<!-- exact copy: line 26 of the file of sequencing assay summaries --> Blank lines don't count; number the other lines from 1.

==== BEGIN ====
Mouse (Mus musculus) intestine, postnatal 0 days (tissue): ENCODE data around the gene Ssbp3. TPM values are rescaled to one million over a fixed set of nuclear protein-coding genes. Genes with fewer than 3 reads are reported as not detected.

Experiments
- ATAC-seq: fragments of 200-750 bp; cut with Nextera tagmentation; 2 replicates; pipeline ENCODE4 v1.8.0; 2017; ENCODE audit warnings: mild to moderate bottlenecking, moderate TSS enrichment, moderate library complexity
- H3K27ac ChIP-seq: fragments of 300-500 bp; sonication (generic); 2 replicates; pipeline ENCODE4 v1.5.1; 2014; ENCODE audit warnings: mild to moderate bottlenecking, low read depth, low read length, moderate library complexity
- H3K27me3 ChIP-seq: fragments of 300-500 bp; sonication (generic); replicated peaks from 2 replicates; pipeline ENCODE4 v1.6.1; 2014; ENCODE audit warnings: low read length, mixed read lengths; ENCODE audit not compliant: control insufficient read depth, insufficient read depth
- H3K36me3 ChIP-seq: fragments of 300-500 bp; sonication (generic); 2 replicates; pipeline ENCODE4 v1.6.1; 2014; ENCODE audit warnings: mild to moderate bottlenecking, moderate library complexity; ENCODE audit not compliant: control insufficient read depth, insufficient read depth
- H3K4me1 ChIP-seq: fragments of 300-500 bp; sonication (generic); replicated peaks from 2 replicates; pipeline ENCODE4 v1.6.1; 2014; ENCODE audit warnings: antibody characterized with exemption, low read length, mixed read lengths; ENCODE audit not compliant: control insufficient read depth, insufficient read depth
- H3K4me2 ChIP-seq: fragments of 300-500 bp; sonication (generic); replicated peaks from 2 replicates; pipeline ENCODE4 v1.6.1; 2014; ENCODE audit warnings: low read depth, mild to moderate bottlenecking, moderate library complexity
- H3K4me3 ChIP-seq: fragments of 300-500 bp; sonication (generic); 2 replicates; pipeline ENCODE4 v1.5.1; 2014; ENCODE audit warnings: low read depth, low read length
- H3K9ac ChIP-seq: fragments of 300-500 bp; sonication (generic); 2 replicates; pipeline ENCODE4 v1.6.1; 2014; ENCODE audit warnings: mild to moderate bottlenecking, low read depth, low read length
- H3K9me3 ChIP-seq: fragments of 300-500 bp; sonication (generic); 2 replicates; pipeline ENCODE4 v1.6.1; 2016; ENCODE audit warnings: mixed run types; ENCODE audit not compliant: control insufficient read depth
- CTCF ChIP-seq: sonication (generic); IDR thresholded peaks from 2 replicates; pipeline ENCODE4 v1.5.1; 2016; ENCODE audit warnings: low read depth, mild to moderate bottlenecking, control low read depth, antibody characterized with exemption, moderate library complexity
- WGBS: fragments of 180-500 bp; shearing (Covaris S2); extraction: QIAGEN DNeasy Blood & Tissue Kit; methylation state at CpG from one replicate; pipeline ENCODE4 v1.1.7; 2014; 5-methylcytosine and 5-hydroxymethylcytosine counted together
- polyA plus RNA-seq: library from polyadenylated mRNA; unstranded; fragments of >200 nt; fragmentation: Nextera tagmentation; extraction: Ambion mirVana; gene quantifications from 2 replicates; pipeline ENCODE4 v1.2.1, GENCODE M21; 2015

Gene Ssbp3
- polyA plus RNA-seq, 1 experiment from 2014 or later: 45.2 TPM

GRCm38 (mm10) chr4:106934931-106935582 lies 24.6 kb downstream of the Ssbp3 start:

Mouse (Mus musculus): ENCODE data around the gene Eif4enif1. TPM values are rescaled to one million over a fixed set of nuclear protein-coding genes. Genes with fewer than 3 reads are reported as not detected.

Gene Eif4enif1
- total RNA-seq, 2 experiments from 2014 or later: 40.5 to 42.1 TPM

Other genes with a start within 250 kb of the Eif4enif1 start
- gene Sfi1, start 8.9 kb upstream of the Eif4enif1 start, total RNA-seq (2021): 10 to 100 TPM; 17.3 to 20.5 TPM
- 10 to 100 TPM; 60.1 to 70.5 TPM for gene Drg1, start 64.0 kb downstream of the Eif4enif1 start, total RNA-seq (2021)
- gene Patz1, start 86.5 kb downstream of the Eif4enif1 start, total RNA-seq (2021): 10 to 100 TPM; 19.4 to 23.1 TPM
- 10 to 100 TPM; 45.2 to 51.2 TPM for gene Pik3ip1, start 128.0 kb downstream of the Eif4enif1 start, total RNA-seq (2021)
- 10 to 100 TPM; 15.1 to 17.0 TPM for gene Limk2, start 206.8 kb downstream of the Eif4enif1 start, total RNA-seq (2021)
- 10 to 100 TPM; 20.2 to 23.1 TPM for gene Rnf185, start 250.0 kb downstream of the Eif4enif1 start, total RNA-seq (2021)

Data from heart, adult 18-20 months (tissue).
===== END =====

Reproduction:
- 10 to 100 TPM; 15.1 to 17.0 TPM for gene Limk2, start 206.8 kb downstream of the Eif4enif1 start, total RNA-seq (2021)